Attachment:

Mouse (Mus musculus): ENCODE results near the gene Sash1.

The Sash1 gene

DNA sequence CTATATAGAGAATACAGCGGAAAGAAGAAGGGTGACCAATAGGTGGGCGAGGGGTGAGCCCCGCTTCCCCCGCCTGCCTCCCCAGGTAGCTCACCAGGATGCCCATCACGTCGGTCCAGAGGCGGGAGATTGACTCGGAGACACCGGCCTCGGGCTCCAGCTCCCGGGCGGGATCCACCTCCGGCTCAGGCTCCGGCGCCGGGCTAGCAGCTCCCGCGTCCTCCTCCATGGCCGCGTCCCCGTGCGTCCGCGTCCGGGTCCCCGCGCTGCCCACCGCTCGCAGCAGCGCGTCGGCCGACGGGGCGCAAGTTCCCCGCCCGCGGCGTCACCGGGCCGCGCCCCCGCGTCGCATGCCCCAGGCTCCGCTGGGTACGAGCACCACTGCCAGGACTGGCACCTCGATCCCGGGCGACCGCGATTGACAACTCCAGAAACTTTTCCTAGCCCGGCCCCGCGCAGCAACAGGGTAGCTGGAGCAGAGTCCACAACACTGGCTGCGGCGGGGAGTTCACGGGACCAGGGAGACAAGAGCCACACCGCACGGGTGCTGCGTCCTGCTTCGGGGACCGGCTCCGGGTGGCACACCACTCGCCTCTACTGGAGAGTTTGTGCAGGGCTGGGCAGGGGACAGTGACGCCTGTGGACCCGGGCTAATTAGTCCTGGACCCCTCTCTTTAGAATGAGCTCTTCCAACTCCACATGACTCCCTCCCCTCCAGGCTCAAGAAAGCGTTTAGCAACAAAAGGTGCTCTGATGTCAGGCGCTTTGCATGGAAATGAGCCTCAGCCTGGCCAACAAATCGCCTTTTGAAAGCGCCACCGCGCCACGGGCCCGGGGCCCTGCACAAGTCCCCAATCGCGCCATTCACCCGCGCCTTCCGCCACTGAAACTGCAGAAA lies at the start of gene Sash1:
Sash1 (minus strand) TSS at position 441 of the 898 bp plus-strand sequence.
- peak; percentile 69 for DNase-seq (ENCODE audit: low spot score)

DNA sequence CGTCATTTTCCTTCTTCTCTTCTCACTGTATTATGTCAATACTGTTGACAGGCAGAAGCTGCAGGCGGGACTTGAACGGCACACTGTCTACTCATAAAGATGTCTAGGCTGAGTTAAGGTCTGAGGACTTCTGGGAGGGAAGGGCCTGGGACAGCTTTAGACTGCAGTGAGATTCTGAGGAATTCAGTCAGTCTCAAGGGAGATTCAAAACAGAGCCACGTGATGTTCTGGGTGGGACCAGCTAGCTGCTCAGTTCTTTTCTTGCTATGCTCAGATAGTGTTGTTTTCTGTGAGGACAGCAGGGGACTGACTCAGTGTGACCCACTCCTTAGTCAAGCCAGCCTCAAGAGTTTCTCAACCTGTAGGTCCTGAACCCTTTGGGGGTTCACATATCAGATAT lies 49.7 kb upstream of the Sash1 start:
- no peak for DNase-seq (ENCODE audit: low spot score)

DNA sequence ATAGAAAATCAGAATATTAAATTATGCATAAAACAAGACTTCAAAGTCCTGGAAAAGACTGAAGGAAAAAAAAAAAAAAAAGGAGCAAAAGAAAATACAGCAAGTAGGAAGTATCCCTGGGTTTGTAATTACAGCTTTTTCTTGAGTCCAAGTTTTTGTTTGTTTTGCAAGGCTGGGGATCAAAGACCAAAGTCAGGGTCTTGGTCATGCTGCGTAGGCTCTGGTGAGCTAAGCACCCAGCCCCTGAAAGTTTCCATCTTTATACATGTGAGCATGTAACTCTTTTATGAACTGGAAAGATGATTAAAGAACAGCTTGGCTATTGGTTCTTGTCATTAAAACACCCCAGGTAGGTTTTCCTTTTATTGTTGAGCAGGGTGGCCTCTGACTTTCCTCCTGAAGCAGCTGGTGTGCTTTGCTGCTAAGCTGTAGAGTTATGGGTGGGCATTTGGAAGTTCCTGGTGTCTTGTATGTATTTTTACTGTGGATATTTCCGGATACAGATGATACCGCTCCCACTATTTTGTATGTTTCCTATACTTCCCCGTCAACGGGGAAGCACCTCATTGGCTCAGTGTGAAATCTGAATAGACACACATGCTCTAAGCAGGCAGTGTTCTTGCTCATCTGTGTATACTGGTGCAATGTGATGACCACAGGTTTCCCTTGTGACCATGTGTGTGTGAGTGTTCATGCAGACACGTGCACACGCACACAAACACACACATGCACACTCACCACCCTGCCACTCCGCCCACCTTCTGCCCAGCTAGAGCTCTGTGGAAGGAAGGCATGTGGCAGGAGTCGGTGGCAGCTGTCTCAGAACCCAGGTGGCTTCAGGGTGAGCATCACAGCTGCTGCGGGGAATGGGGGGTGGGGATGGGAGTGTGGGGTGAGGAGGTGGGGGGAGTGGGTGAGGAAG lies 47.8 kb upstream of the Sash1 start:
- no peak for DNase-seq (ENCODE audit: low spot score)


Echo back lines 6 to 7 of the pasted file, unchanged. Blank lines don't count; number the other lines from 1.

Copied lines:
DNA sequence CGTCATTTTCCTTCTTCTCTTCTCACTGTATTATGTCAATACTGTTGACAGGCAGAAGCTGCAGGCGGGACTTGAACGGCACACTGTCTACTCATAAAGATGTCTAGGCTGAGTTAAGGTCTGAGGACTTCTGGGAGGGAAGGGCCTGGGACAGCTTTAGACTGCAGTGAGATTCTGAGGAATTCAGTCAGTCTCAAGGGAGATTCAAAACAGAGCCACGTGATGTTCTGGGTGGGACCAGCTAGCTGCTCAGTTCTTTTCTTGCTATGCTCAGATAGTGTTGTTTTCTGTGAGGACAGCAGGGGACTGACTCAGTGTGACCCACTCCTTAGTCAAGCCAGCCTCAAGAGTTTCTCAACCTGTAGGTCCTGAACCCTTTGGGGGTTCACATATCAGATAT lies 49.7 kb upstream of the Sash1 start:
- no peak for DNase-seq (ENCODE audit: low spot score)